Born in Indiana in 1867, Wilbur Wright was the elder brother of Orville Wright, with whom he developed the world's first successful airplane. On December 17, 1903, the Wright brothers succeeded in making the first free, controlled flight of a power-driven airplane. An extraordinary achievement, Wilbur flew the plane for 59 seconds over a distance of 852 feet. Today, the Wright brothers are regarded as the "fathers of modern aviation." Wilbur Wright died in Dayton, Ohio, on May 30, 1912.
Wilbur Wright was born on April 16, 1867, near Millville, Indiana, the middle child in a family of five children. His father, Milton Wright, was a bishop in the Church of the United Brethren in Christ. His mother was Susan Catherine Koerner Wright. As a child, Wilbur's playmate was his younger brother, Orville, born in 1871.
Milton Wright's preaching took him on the road frequently, and he often brought back small toys for his children. In 1878 he brought back a small model helicopter for his boys. Made of cork, bamboo and paper, and powered by a rubber band to twirl its blades, the model was based on a design by the French aeronautical pioneer Alphonse Pénaud. Fascinated by the toy and its mechanics, Wilbur and Orville would develop a lifelong love of aeronautics and flying.
Wilbur was a bright and studious child, and excelled in school. His personality was outgoing and robust, and he made plans to attend Yale University after high school. In the winter of 1885-86, an accident changed the course of Wilbur's life. He was badly injured in an ice hockey game, when another player's stick hit him in the face.
Though most of his injuries healed, the incident plunged Wilbur into a depression. He did not receive his high school diploma, canceled plans for college and retreated to his family’s home. Wilbur spent much of this period at home, reading books in his family’s library, and caring for his ailing mother. Susan Koerner Wright died in 1889 of tuberculosis.
In 1889 the brothers started their own newspaper, the West Side News. Wilbur edited the paper and Orville was the publisher. The brothers also shared a passion for bicycles—a new craze that was sweeping the country. In 1892, Wilbur and Orville opened a bike shop, fixing bicycles and later selling their own designs.
Developing the Airplane
Always working on different mechanical projects and keeping up with scientific research, the Wright brothers closely followed the research of German aviator Otto Lilienthal. When Lilienthal died in a glider crash, the brothers decided to start their own experiments with flight. Determined to develop their own successful design, Wilbur and Orville headed to Kitty Hawk, North Carolina, known for its strong winds.
Wilbur and Orville set to work trying to figure out how to design wings for flight. They observed that birds angled their wings for balance and control, and tried to emulate this, developing a concept called "wing warping." The Wright brothers found the magic formula when they added a moveable rudder, and on December 17, 1903, they succeeded in flying the first free, controlled flight of a power-driven airplane. An extraordinary achievement, Wilbur flew the plane for 59 seconds over a distance of 852 feet.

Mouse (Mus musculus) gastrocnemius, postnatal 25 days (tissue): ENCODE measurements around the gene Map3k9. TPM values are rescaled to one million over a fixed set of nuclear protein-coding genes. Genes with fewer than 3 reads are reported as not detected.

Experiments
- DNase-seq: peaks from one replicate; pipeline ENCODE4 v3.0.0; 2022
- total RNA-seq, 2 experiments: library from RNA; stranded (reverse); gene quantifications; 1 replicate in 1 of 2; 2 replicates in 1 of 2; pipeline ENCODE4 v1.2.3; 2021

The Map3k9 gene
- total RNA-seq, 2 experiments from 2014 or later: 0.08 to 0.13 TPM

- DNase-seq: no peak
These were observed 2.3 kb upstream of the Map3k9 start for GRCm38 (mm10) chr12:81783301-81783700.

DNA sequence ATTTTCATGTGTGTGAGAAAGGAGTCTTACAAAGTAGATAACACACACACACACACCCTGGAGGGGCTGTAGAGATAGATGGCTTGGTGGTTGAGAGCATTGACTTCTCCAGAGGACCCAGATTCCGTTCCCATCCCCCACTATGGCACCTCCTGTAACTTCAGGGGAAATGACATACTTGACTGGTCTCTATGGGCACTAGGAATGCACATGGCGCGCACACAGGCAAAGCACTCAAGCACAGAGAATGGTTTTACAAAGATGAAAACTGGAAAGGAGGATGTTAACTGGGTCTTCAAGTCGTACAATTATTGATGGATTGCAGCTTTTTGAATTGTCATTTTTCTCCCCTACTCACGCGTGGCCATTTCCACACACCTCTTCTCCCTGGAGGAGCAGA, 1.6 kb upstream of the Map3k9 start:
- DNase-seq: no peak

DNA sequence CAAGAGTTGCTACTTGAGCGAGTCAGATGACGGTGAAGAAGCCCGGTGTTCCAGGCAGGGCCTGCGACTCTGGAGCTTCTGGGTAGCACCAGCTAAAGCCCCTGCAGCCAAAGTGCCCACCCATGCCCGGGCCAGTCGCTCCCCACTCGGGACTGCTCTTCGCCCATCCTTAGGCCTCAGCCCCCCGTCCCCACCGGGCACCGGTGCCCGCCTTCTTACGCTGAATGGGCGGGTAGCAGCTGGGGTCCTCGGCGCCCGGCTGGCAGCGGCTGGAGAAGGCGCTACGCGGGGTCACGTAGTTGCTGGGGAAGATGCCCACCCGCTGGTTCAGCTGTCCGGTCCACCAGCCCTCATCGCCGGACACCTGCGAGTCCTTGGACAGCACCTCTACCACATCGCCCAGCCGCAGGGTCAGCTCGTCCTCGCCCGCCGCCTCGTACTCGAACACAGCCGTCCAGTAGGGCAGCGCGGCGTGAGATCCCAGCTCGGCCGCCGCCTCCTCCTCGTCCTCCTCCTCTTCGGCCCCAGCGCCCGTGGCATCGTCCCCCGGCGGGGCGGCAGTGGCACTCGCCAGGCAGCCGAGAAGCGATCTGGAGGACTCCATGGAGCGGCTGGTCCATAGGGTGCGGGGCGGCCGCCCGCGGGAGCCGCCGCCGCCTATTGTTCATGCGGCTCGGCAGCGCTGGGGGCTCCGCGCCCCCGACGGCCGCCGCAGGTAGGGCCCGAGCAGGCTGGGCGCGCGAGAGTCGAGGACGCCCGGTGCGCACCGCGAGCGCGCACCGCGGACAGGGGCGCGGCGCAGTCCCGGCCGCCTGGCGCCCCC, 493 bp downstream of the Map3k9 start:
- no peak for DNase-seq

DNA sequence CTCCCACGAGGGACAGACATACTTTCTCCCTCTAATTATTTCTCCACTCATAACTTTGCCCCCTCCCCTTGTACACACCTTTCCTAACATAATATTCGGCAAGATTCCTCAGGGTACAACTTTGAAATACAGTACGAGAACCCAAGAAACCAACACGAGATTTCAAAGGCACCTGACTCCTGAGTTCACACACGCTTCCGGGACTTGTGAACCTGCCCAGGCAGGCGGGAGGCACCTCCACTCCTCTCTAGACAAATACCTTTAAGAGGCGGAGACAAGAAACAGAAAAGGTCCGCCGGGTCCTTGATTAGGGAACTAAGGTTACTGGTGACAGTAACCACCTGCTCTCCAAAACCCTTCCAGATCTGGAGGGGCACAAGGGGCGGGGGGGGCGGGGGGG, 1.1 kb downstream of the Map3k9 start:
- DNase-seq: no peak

The Wright brothers soon found that their success was not appreciated by all. Many in the press, as well as fellow flight experts, were reluctant to believe the brothers' claims. As a result, Wilbur set out for Europe in 1908, where he hoped he would have more success convincing the public and selling airplanes.
In France, Wilbur found a much more receptive audience. There, he made many public flights and gave rides to officials, journalists and statesmen. In 1909, Orville joined his brother in Europe, as did their younger sister, Katharine. The Wrights became huge celebrities there, hosted by royals and heads of state, and constantly featured in the press. The Wrights began to sell their airplanes in Europe, and then returned to the United States in 1909.
The brothers went on to become wealthy businessmen, filling contracts for airplanes in both Europe and the United States. Today, the Wright brothers are considered the "fathers of modern aviation."
Wilbur and Orville always took shared credit for their innovations, and maintained a close relationship throughout their lives. Behind the scenes, however, there was a division of labor. With his sharp instincts, Wilbur was the business mind and executive of the operation, serving as president of the Wright company.
Death and Legacy
Wilbur Wright fell ill on a trip to Boston in April 1912. After being diagnosed with typhoid fever, he died on May 30, 1912, at his family home in Dayton, Ohio.
Milton Wright wrote later about his son in his diary: "A short life, full of consequences. An unfailing intellect, imperturbable temper, great self-reliance and as great modesty, seeing the right clearly, pursuing it steadfastly, he lived and died."
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